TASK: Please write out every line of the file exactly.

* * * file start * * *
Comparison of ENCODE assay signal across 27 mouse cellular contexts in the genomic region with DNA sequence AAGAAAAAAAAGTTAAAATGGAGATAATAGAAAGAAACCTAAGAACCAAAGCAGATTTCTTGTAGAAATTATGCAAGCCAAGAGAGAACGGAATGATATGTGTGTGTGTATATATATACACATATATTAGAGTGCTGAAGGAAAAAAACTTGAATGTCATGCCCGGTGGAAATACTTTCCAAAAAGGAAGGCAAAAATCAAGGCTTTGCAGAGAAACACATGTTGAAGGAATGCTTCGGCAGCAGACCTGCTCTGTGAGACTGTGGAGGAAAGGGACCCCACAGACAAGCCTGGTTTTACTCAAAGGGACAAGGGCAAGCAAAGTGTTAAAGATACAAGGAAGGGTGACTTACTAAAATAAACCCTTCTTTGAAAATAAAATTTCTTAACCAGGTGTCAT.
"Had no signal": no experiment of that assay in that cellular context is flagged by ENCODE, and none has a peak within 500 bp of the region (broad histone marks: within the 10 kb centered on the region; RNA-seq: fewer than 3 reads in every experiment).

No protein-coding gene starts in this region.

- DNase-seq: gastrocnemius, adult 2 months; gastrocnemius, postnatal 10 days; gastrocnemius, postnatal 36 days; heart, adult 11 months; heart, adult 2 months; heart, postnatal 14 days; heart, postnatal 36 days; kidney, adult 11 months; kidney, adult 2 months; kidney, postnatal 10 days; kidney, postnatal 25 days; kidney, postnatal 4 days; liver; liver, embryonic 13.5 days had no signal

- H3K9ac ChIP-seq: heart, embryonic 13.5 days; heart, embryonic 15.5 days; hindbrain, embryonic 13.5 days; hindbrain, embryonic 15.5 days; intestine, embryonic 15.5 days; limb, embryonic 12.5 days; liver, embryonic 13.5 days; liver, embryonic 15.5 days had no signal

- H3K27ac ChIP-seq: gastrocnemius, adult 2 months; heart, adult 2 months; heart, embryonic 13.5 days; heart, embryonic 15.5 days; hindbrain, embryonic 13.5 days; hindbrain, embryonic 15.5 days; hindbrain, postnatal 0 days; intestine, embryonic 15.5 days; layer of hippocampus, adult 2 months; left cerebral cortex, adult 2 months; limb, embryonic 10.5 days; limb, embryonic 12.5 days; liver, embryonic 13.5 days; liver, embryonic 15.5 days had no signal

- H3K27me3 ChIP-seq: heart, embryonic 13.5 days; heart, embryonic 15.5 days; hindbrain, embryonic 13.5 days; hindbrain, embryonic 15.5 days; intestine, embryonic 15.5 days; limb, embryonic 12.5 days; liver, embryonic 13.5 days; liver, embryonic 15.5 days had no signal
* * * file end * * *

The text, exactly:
Comparison of ENCODE assay signal across 27 mouse cellular contexts in the genomic region with DNA sequence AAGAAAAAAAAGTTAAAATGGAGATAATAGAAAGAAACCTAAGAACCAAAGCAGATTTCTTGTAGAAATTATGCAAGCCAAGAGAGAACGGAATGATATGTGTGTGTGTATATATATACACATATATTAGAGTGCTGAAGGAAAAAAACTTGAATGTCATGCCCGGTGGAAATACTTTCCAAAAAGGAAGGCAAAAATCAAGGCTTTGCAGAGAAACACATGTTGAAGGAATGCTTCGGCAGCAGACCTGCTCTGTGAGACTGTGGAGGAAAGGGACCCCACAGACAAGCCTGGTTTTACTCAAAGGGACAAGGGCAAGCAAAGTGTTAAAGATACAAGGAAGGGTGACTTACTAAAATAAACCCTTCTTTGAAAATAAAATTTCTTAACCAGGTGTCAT.
"Had no signal": no experiment of that assay in that cellular context is flagged by ENCODE, and none has a peak within 500 bp of the region (broad histone marks: within the 10 kb centered on the region; RNA-seq: fewer than 3 reads in every experiment).

No protein-coding gene starts in this region.

- DNase-seq: gastrocnemius, adult 2 months; gastrocnemius, postnatal 10 days; gastrocnemius, postnatal 36 days; heart, adult 11 months; heart, adult 2 months; heart, postnatal 14 days; heart, postnatal 36 days; kidney, adult 11 months; kidney, adult 2 months; kidney, postnatal 10 days; kidney, postnatal 25 days; kidney, postnatal 4 days; liver; liver, embryonic 13.5 days had no signal

- H3K9ac ChIP-seq: heart, embryonic 13.5 days; heart, embryonic 15.5 days; hindbrain, embryonic 13.5 days; hindbrain, embryonic 15.5 days; intestine, embryonic 15.5 days; limb, embryonic 12.5 days; liver, embryonic 13.5 days; liver, embryonic 15.5 days had no signal

- H3K27ac ChIP-seq: gastrocnemius, adult 2 months; heart, adult 2 months; heart, embryonic 13.5 days; heart, embryonic 15.5 days; hindbrain, embryonic 13.5 days; hindbrain, embryonic 15.5 days; hindbrain, postnatal 0 days; intestine, embryonic 15.5 days; layer of hippocampus, adult 2 months; left cerebral cortex, adult 2 months; limb, embryonic 10.5 days; limb, embryonic 12.5 days; liver, embryonic 13.5 days; liver, embryonic 15.5 days had no signal

- H3K27me3 ChIP-seq: heart, embryonic 13.5 days; heart, embryonic 15.5 days; hindbrain, embryonic 13.5 days; hindbrain, embryonic 15.5 days; intestine, embryonic 15.5 days; limb, embryonic 12.5 days; liver, embryonic 13.5 days; liver, embryonic 15.5 days had no signal